May I say that QR codes look too cool on monochrome displays? Best of old and new tech.
LOL, there were some insiders. About 1 week ago some unpowered cabs flushed into the 2nd hand market. They knew it.
- Mic up your amp the way you would play it live in another room and send the sound to your PA
- Dial in the sound until you are happy with what your hear
- Add the KPA to the signal path, it should not change anything in the perceived sound
- Profile your amp and A/B with the real amp during the profiling process
- Once you‘re happy with the result you should be able to get the same sound out of the KPA that you got with your amp
- If you still do not like the sound then it is not about the KPA
- If you do, you can profile various settings of your amp
- Then, go check other rigs on the Rig Exchange
This is the way I did it and maybe an easier starting point than digging through the overwhelming amount of available rigs.
Don‘t blame the messenger (in this case: KPA)!
No matter which manufacturer, it‘s possible to get good sounds with all of them. But for me, it is about the feeling when playing guitar and the response of the unit to that. Despite it is very subjective you will never find out via YouTube. You have to play the units yourself.
You can still reamp. You only need an output from the DAW to the Kemper input and another output from the Kemper to the DAW (audio interface).
Many people use SPDIF since there‘s less DAAD conversions involved (preamps etc.) and - personal opinion - it is easy to use.
However, SPDIF is no requirement for the reamping concept.
Hey Little L, you can fix this in the settings menu.
If they using a database in the background (as they seem to do on the KPA itself) there is no limit (except HDD space) but searching for rigs and loading RM slows down the more rigs there are in the DB since the computer’s RAM is affected.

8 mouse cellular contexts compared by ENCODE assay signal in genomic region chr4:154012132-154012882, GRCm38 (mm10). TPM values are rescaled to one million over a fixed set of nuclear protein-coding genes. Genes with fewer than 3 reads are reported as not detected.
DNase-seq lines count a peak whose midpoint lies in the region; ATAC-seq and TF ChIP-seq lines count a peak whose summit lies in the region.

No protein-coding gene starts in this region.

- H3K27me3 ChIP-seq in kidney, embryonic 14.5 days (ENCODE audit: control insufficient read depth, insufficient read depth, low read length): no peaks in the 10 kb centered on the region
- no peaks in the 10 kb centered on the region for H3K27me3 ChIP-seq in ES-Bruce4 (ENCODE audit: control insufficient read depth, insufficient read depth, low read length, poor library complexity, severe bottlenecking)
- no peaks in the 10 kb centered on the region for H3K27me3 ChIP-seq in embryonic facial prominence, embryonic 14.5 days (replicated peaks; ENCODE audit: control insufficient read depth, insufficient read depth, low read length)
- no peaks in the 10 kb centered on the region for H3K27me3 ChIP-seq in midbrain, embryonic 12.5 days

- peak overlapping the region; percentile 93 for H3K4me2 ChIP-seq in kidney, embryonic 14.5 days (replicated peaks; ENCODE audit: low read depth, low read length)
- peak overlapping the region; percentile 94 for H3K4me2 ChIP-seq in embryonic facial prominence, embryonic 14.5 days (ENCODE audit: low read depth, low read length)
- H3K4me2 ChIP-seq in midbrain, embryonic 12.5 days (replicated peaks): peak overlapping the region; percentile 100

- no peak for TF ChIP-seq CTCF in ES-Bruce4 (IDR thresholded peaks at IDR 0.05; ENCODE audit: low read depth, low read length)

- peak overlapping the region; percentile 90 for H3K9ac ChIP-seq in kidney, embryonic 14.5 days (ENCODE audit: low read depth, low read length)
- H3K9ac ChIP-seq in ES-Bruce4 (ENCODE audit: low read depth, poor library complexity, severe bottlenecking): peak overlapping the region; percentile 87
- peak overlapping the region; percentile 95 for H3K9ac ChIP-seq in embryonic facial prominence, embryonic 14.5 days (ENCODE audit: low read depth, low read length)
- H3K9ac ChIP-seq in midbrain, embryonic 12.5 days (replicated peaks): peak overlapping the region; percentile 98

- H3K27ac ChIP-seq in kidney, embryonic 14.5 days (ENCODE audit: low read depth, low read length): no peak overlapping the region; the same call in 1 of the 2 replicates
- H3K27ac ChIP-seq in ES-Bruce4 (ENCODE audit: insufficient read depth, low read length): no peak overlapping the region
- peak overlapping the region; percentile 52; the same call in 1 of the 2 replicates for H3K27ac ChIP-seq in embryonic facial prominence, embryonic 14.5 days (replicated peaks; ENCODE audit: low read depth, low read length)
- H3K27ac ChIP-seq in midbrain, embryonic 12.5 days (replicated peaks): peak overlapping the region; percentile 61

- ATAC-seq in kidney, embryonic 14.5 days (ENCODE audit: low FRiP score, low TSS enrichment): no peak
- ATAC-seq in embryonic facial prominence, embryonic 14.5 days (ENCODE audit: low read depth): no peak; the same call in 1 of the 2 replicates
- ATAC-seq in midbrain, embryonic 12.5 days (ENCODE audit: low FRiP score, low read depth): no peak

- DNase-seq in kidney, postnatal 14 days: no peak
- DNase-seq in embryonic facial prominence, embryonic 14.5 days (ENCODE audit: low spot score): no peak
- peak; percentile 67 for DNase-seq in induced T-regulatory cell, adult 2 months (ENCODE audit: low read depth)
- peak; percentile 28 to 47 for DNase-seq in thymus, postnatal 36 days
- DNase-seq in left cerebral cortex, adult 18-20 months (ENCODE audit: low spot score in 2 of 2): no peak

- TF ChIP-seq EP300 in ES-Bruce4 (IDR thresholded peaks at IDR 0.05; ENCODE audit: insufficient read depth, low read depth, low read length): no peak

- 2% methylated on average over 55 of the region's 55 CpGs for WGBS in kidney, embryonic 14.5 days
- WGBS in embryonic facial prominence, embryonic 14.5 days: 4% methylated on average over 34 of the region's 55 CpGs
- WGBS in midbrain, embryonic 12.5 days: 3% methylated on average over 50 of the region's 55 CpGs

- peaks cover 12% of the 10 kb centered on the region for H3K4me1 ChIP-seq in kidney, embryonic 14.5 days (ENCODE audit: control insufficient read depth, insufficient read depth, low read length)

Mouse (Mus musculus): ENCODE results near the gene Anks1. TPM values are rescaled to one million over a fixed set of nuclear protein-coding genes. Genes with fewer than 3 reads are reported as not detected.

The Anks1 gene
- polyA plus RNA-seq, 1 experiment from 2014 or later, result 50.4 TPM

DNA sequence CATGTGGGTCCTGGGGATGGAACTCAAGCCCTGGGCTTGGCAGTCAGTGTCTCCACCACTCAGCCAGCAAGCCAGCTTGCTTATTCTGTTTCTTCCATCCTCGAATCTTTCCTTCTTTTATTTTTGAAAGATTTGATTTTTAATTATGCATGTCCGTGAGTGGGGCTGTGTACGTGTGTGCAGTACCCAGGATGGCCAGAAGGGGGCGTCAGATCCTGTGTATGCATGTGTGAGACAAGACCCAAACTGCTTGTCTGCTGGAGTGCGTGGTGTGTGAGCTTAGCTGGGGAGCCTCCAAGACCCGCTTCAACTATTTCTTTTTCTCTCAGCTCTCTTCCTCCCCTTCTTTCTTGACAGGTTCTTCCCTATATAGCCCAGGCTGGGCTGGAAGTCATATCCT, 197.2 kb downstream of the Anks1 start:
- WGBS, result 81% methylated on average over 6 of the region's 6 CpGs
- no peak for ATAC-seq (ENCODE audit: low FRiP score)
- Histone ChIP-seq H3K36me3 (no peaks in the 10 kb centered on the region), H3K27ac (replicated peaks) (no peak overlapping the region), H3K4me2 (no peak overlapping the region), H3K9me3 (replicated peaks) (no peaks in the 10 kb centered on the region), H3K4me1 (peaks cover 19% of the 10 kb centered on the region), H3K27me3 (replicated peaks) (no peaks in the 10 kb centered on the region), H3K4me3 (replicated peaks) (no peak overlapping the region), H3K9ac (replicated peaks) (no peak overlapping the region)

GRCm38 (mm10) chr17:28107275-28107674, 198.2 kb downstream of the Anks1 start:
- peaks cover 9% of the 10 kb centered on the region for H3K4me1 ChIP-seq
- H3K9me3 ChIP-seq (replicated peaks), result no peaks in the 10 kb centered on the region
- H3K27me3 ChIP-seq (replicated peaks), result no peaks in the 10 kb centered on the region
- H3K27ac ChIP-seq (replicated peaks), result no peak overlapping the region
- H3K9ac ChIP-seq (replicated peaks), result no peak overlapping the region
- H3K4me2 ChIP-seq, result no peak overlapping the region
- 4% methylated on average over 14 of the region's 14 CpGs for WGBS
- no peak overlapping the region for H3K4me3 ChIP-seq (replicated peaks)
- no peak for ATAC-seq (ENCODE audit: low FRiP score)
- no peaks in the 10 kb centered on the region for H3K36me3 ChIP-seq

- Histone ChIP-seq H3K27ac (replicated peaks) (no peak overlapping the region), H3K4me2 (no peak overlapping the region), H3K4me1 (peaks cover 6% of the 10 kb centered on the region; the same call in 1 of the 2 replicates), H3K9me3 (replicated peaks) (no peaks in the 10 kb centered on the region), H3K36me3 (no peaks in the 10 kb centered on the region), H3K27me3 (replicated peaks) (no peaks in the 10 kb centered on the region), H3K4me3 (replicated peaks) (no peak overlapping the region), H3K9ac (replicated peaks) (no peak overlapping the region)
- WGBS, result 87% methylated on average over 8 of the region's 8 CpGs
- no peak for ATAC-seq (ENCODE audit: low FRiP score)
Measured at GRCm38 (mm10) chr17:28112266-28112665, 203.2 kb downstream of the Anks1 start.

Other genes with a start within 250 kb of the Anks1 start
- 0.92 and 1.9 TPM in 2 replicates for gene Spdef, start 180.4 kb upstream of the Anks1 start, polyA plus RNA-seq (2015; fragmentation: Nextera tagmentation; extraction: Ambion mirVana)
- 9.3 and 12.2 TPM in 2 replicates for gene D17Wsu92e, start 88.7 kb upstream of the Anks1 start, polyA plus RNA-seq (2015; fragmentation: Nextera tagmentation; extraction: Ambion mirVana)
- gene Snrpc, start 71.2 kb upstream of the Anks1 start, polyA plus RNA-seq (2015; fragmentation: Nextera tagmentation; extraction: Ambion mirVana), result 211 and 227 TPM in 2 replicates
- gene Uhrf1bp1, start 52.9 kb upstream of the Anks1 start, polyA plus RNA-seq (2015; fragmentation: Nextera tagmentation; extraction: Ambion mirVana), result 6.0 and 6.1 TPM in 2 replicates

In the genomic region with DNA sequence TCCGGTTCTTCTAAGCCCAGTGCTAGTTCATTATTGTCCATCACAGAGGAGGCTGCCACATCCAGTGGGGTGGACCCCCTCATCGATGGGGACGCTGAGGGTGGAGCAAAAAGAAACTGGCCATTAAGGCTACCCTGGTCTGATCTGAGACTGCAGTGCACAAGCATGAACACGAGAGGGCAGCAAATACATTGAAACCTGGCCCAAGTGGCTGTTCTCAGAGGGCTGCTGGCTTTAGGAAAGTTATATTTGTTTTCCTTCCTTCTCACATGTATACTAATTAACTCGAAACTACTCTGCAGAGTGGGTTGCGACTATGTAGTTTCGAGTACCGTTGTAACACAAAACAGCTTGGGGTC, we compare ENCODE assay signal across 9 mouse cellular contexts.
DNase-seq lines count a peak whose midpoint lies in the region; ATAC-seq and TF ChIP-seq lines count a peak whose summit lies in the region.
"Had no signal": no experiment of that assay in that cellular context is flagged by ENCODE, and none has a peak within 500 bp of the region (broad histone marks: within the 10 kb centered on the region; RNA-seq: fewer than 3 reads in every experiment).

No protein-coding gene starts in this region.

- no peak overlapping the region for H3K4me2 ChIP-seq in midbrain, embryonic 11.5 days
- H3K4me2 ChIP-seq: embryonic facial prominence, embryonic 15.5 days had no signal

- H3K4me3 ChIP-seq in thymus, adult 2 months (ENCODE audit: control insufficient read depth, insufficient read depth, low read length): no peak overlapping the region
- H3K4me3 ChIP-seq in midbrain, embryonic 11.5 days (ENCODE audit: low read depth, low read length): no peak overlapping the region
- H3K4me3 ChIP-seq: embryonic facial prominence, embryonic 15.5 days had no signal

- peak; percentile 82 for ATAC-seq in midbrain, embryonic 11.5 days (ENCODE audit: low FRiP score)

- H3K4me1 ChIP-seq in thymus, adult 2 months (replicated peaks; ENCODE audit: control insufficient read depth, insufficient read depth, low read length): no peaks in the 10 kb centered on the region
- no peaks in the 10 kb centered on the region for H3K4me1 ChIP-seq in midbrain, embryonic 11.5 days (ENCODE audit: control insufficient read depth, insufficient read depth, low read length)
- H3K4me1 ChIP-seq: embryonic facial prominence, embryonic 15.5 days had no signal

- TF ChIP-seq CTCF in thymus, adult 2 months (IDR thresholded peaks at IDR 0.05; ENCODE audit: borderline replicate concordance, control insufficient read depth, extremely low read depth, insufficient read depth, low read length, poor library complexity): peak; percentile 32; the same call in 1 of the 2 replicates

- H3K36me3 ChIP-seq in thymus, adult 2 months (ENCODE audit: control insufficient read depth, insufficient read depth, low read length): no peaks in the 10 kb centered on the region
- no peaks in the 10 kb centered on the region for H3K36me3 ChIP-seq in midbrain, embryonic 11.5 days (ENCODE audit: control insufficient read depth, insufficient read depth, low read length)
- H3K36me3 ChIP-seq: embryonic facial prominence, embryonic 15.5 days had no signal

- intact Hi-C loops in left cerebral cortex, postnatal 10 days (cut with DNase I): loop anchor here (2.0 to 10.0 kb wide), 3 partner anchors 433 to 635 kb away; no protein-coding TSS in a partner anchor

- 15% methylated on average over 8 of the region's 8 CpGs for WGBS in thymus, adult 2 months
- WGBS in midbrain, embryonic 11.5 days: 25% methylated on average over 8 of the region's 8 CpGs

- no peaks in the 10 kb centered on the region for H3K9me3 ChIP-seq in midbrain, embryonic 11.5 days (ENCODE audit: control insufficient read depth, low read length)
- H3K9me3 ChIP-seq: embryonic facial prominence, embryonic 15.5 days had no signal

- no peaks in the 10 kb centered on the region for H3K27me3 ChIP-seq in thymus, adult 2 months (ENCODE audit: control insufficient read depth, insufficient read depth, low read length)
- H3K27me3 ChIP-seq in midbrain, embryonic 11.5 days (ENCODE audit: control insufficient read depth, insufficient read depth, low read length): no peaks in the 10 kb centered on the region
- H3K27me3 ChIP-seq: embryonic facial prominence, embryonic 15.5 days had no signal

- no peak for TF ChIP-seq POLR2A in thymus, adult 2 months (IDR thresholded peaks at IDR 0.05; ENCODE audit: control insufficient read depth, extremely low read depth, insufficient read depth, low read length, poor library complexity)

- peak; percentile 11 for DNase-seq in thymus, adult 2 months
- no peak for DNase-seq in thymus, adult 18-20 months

Arriving tomorrow!! Nervous and excited at the same time. I've got some pretty big expectations. By Monday I should know if its a win.
I‘m interested in what you think about the sound of the Kabinet. Have fun!
I agree. It is all about the implementation.
I would argue that anyone that OOP is a bad tool for use in embedded systems. C++ OOP consumes many times as much ROM space and RAM space as straight C does. While it can execute just as fast, it usually doesn't simply because of the moving of a butt ton of memory object information around.
It is amazing what the KPA accomplishes with its minimal processing and RAM.
The advantage can also be a disadvantage, depends on the perspective. Writing efficient C code which scales and has no memory issues is way more difficult than in C++. You really have to know what you are doing. C++ makes a lot of things easier and you can incorporate C code into a C++ project. So from my perspective, it is not an "either / or" but complements each other. One has to find to find the sweet spot where to draw the line. Typically, there's a C interface with a C++ wrapper. So you can call the functions implemented close to the hardware with a high-level interface. I would assume that Kemper did it similar or even like this.
Noticed this while deleting a bunch of cab presets on the profiler from RM:
I was deleting around 77 cab presets - that number is about right. Not the biggest bug in the world though.
I saw this in various earlier versions, never cared much ...
Yes, this would be great the consolidate performances on the computer.
In my experience of the recent days of testing I would say the internal boost, overdrive or distortion stomp effects CAN boost the amp. But in a relatively narrow range compared to external analog pedals. Some analog pedals can have such an insane amount of boost that they will likely clip the input stage of the Profiler. If you try to compensate (and thus lower the level going into the Profiler) you can't achieve what the pedal does to a real amp.
Even if an analog pedal boosts the Profiler's input into some clipping, the overall "extreme boost" still reaches the amp block. The internal boosts don't do that, there's a very obvious (audible) limit where an increase in the volume parameter starts to "compress" in a strange audible way. It might not be visible in peak levels but in certain situations (where it gets very obvious) you can see it happen on a short term loudness meter.
Well summarized, thank you!
So, lightbox, I am not sure I understood correctly:
To conclude, the issue is that due to dB limitations within the internal sound processing chain, when adding the the KD / OD, the output signal is subject to a volume drop and this only happens if the main signal volume is above a certain threshold at the beginning of the chain (before the amp)?
Analogue "extra" pedals in front of the KPA have a different effect on the sound which cannot be achieved with the internal effects since they raise the "voltage" that is coming into the input of the KPA compared to the internal effects "just" shaping the sound?